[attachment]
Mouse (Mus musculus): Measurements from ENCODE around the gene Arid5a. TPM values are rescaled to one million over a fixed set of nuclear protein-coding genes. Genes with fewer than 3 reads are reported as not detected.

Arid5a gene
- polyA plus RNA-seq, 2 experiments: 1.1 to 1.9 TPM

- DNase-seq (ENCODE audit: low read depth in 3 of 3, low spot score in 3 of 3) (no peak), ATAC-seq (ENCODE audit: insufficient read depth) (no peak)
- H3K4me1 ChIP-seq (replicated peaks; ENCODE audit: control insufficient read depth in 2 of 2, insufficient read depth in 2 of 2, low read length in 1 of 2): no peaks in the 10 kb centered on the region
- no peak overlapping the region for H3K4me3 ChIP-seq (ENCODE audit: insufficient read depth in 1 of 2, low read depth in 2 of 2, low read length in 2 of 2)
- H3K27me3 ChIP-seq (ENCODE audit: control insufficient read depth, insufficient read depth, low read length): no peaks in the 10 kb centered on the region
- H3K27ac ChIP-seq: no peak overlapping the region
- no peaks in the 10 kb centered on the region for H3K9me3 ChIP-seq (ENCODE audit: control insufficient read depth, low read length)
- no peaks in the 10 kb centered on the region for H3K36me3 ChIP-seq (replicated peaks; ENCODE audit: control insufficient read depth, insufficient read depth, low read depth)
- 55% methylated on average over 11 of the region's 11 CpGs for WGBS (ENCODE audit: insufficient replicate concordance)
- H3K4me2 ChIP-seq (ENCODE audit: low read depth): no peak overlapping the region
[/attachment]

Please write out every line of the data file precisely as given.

Mouse (Mus musculus): Measurements from ENCODE around the gene Arid5a. TPM values are rescaled to one million over a fixed set of nuclear protein-coding genes. Genes with fewer than 3 reads are reported as not detected.

Arid5a gene
- polyA plus RNA-seq, 2 experiments: 1.1 to 1.9 TPM

- DNase-seq (ENCODE audit: low read depth in 3 of 3, low spot score in 3 of 3) (no peak), ATAC-seq (ENCODE audit: insufficient read depth) (no peak)
- H3K4me1 ChIP-seq (replicated peaks; ENCODE audit: control insufficient read depth in 2 of 2, insufficient read depth in 2 of 2, low read length in 1 of 2): no peaks in the 10 kb centered on the region
- no peak overlapping the region for H3K4me3 ChIP-seq (ENCODE audit: insufficient read depth in 1 of 2, low read depth in 2 of 2, low read length in 2 of 2)
- H3K27me3 ChIP-seq (ENCODE audit: control insufficient read depth, insufficient read depth, low read length): no peaks in the 10 kb centered on the region
- H3K27ac ChIP-seq: no peak overlapping the region
- no peaks in the 10 kb centered on the region for H3K9me3 ChIP-seq (ENCODE audit: control insufficient read depth, low read length)
- no peaks in the 10 kb centered on the region for H3K36me3 ChIP-seq (replicated peaks; ENCODE audit: control insufficient read depth, insufficient read depth, low read depth)
- 55% methylated on average over 11 of the region's 11 CpGs for WGBS (ENCODE audit: insufficient replicate concordance)
- H3K4me2 ChIP-seq (ENCODE audit: low read depth): no peak overlapping the region